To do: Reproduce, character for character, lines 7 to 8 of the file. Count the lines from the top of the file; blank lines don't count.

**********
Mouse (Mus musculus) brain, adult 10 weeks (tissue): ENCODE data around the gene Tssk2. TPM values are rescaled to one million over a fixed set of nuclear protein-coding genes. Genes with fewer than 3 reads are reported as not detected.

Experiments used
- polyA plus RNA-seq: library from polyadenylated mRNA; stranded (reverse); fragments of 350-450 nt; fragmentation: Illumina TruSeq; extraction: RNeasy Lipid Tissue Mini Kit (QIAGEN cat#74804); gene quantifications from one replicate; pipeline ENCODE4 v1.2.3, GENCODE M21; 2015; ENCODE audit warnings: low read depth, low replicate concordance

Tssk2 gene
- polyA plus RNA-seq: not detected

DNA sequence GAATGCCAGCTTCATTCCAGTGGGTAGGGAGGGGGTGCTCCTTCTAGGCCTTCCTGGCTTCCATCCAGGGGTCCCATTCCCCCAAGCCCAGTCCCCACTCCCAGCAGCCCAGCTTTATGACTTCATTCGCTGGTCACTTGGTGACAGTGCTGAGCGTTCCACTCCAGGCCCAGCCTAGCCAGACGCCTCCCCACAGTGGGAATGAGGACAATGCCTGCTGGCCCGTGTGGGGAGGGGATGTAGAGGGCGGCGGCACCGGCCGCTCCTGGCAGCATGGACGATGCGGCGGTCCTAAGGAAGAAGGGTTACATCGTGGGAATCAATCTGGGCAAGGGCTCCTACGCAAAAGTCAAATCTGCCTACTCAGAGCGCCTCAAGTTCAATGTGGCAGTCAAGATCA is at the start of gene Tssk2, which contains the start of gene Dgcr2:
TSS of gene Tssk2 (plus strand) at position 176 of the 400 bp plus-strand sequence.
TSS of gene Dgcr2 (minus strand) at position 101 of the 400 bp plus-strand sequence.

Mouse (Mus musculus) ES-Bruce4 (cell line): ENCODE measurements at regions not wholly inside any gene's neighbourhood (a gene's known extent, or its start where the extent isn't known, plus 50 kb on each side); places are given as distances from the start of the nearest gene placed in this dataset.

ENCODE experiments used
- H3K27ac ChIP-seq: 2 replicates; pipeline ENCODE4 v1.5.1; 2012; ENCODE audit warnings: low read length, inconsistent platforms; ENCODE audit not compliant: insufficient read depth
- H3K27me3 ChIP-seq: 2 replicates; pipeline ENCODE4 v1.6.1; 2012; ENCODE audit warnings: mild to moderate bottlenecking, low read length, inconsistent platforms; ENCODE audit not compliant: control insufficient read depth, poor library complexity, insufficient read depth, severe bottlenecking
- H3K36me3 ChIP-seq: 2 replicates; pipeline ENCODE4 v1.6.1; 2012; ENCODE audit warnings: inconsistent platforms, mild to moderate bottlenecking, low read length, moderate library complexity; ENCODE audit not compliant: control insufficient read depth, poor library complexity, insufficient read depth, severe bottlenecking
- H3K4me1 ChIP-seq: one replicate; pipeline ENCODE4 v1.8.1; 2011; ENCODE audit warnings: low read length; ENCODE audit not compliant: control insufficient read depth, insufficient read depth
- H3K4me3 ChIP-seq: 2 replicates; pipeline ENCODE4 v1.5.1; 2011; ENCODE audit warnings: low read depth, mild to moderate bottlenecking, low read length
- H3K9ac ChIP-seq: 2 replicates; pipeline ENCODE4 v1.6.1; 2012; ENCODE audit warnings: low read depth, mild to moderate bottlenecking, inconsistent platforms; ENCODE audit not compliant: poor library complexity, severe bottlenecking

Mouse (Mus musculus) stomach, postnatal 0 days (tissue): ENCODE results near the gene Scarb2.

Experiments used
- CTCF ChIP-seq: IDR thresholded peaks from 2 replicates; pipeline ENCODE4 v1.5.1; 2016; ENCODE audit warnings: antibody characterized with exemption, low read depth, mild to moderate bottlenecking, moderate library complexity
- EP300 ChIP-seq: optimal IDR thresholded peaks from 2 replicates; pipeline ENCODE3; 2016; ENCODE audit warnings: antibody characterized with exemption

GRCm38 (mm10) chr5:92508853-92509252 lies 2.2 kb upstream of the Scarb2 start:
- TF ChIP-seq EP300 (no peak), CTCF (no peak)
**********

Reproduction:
TSS of gene Tssk2 (plus strand) at position 176 of the 400 bp plus-strand sequence.
TSS of gene Dgcr2 (minus strand) at position 101 of the 400 bp plus-strand sequence.